Dismissal of dependent contractors

Differences between entitlement of dependent contractors and employees

Colin Gibson

Question: What are the main differences between “dependent contractors” and employees with regard to notice of dismissal and just cause for dismissal?

Answer: Traditionally (or as one judge described it, “in simpler times”), a distinction was drawn in the law between two types of workers: employees and independent contractors. The former were entitled to protections at common law and under statute (generally including an entitlement to reasonable notice of dismissal without cause), and the latter were not. More recently, courts — and in some jurisdictions, the legislatures — have recognized there exists a category of worker who has many characteristics of an independent contractor, but is sufficiently dependent economically on a particular employer or organization to justify providing the worker with legal protections an independent contractor would not enjoy. Workers falling into this “intermediate” category are commonly referred to as dependent contractors. In McKee v. Reid's Heritage Homes Ltd., the Ontario Court of Appeal identified dependent contractor relationships as“non-employment work relationships that exhibit a certain minimum economic dependency, which may be demonstrated by complete or near-complete exclusivity.”

The circumstances where an employer can terminate a contract — whether a contract of employment or one giving rise to a dependent contractor relationship — will depend on the express or implied terms of the contract. Generally speaking, an employment contract can be terminated for just cause without any notice or severance compensation. Similarly, an employer will usually be entitled to terminate the services of a dependent contractor summarily, if there is just cause for doing so. The same types of misconduct that would provide just cause for dismissal of an employee will normally be sufficient to terminate a dependent contractor relationship. For example, in Khan v. All-Can Express Ltd., the B.C. Supreme Court held that the plaintiff was a dependent contractor, he owed the employer the same duty of fidelity and good faith as an employee, and a breach of that duty would have provided just cause for the termination of his contract.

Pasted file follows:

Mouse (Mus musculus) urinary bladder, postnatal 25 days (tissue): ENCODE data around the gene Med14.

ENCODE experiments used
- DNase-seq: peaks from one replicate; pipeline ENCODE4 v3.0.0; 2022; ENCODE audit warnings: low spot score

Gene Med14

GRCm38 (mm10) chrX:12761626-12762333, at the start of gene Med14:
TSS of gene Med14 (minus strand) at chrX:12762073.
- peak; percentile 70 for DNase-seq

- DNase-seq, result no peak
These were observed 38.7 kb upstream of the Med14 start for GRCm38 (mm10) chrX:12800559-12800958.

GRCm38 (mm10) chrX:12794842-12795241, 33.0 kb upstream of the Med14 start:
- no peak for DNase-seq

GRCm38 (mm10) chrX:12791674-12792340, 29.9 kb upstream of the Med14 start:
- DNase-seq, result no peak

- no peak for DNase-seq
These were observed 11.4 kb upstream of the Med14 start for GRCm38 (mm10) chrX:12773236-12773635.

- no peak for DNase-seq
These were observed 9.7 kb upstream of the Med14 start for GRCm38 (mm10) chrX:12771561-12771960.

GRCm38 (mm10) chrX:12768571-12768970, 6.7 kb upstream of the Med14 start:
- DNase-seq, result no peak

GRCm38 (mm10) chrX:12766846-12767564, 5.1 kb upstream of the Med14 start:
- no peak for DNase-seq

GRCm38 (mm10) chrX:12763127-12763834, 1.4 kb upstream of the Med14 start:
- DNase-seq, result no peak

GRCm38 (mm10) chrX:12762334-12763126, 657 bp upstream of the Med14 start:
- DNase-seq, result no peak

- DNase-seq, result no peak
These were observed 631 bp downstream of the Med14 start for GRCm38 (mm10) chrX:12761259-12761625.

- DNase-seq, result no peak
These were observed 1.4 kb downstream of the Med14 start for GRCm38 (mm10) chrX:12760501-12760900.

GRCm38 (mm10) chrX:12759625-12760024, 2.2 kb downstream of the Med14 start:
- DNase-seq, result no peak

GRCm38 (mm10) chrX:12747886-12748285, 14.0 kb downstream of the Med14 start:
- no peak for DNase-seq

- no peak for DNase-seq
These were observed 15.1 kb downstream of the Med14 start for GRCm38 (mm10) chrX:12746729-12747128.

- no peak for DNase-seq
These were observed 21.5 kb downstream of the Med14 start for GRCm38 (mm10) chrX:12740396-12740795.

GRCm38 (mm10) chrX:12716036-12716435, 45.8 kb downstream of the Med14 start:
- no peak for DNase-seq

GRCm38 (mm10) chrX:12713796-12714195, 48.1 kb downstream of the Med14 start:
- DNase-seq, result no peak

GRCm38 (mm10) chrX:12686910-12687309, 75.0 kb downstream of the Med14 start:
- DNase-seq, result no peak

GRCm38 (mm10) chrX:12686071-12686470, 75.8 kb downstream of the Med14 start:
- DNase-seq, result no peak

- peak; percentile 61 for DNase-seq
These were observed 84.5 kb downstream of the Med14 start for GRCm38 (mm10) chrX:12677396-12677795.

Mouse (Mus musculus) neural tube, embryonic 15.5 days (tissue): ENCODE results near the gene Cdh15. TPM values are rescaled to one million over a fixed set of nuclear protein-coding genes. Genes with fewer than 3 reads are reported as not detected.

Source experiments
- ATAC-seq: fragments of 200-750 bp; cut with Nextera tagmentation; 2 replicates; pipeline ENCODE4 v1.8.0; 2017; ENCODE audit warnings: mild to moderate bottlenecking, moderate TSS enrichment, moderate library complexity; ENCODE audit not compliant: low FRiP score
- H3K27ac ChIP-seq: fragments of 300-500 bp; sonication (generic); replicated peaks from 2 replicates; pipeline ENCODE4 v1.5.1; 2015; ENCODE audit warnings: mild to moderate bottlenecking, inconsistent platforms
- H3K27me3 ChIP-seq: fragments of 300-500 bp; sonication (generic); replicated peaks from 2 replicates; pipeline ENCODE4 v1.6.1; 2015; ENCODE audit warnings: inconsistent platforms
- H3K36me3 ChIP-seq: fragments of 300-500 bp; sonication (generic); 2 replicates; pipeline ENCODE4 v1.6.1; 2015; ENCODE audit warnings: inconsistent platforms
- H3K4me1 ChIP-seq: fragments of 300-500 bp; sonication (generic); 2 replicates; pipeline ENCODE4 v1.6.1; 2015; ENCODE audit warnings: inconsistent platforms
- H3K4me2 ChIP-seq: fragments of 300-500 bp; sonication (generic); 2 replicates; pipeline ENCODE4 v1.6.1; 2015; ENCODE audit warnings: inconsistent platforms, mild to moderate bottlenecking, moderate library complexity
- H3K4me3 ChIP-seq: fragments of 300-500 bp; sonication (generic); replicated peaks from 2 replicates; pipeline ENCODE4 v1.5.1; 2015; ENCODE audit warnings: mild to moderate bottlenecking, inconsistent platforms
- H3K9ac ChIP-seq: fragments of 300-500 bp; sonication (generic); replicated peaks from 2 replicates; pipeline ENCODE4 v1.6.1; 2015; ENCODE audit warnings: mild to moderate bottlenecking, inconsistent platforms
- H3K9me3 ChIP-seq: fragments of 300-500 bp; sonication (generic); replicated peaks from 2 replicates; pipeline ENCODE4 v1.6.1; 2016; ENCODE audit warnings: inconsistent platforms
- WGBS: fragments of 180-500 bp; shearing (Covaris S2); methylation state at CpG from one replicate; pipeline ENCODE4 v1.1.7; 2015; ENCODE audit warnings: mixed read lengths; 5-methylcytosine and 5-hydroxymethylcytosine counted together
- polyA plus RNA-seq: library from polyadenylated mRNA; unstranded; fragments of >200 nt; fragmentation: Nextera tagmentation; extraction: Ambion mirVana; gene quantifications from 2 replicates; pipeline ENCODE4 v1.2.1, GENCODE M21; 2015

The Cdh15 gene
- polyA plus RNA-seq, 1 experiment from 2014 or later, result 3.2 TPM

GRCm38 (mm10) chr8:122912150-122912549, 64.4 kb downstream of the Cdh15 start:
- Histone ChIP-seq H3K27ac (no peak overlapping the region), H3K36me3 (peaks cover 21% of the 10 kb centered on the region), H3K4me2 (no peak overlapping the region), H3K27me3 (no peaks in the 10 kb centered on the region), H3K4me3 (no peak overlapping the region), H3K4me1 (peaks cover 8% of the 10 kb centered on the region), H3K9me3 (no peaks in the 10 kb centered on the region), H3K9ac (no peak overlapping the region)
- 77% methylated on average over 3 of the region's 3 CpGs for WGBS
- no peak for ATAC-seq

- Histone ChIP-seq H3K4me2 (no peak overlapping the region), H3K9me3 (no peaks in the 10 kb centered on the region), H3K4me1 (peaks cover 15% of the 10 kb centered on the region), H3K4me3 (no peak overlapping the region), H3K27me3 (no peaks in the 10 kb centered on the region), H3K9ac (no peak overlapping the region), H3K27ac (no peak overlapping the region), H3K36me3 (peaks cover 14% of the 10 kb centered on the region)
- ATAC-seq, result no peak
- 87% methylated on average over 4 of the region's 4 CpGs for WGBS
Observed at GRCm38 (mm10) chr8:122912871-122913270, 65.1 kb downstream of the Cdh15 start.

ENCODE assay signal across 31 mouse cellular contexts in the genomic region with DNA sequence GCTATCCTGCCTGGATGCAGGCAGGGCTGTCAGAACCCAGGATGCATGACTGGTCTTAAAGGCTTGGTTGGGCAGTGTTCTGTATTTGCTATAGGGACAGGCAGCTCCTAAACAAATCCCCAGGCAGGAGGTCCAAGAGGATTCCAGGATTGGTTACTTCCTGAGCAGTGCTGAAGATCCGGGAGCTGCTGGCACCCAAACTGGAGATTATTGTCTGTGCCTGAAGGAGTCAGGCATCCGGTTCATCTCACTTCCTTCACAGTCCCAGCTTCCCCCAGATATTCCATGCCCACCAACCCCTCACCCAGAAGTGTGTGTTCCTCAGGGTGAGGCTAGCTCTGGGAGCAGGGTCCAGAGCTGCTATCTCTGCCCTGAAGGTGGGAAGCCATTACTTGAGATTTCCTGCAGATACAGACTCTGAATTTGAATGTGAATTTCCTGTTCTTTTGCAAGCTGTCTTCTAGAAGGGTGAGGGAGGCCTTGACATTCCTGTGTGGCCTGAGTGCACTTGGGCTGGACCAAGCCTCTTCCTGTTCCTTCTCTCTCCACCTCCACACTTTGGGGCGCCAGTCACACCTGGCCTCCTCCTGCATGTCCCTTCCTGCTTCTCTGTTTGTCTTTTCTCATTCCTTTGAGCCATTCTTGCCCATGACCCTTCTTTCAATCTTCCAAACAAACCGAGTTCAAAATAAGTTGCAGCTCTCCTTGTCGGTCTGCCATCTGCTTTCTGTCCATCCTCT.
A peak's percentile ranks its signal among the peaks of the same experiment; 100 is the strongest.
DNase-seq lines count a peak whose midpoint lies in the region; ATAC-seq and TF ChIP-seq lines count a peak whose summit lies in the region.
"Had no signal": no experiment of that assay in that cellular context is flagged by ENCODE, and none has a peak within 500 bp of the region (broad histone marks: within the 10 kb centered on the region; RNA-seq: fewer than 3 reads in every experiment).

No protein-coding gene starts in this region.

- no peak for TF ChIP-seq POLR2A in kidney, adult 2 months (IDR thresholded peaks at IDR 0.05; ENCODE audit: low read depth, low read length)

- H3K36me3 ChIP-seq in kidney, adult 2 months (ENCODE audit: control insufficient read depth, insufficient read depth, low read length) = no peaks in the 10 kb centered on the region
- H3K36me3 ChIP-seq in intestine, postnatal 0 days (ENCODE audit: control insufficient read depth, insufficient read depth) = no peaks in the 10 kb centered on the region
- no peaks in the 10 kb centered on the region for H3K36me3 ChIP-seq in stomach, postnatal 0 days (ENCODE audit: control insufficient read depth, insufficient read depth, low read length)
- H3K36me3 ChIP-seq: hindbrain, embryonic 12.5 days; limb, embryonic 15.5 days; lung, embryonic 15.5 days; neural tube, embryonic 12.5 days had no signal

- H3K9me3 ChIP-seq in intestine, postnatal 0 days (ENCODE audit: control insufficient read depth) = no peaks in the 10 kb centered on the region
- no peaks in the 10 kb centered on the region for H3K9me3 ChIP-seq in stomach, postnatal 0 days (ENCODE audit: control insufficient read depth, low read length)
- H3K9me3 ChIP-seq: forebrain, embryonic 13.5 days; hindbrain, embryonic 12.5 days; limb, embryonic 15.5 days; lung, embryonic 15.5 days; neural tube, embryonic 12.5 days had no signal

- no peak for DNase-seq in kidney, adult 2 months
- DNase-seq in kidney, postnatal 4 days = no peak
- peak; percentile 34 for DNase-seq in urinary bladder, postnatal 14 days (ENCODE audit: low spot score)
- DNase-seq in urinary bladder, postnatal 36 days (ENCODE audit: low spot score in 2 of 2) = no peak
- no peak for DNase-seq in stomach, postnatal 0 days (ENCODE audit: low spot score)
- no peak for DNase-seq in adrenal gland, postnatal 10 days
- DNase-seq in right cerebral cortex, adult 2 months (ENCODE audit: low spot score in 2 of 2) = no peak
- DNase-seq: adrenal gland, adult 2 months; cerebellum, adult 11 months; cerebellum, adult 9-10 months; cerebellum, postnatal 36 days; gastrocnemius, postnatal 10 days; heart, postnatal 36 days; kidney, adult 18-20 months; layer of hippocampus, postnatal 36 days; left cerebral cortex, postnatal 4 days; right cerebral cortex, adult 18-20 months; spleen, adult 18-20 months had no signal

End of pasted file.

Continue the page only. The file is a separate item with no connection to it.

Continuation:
Where an employee is dismissed without cause, her entitlement to notice or severance compensation will be
determined by the terms of the applicable contract of employment. If the contract does not contain an enforceable termination clause, the common law will imply a term requiring the employer to provide reasonable notice of dismissal.

In general, the same principles apply to dependent contractors. There is some authority for the proposition that the reasonable notice period for dismissal of a dependent contractor should be shorter than the notice period an equivalent employee would be entitled to: see, for example, Jackson v. Norman W. Francis Ltd. However, this approach was rejected in JKC Enterprises Ltd. v. Woolworth Canada Inc., where the Alberta Court of Queen’s Bench found that the length of the reasonable notice period for a dependent contractor should reflect where the particular relationship falls on the continuum between employee and independent contractor. In the Khan decision, the court awarded the plaintiff a notice period based on the same factors that would have applied if he had been an employee, despite his dependent contactor status.

It is also important not to overlook
employment standards legislation, which outlines the minimum statutory entitlements of workers who are dismissed
without cause. In most jurisdictions in Canada, these entitlements apply to employees only. However, in the Yukon and Quebec, the definition of“employee”is wide enough to encompass dependent contractors as well.

For more information see:

· McKee v. Reid's Heritage Homes Ltd., [2009] O.J. No 5489 (C.A.)

· Khan v All-Can Express Ltd., 2014 CarswellBC 2246 (B.C. S.C.).

· Jackson v. Norman W. Francis Ltd., 1999 CarswellNB 122 (N.B. Q.B.).

· JKC Enterprises Ltd. v. Woolworth Canada Inc., 2001 CarswellAlta 1346 (Alta. Q.B.).

Colin G.M. Gibson is a partner with Harris and Company in Vancouver. He can be reached at (604) 891-2212 or cgibson@harrisco.com.

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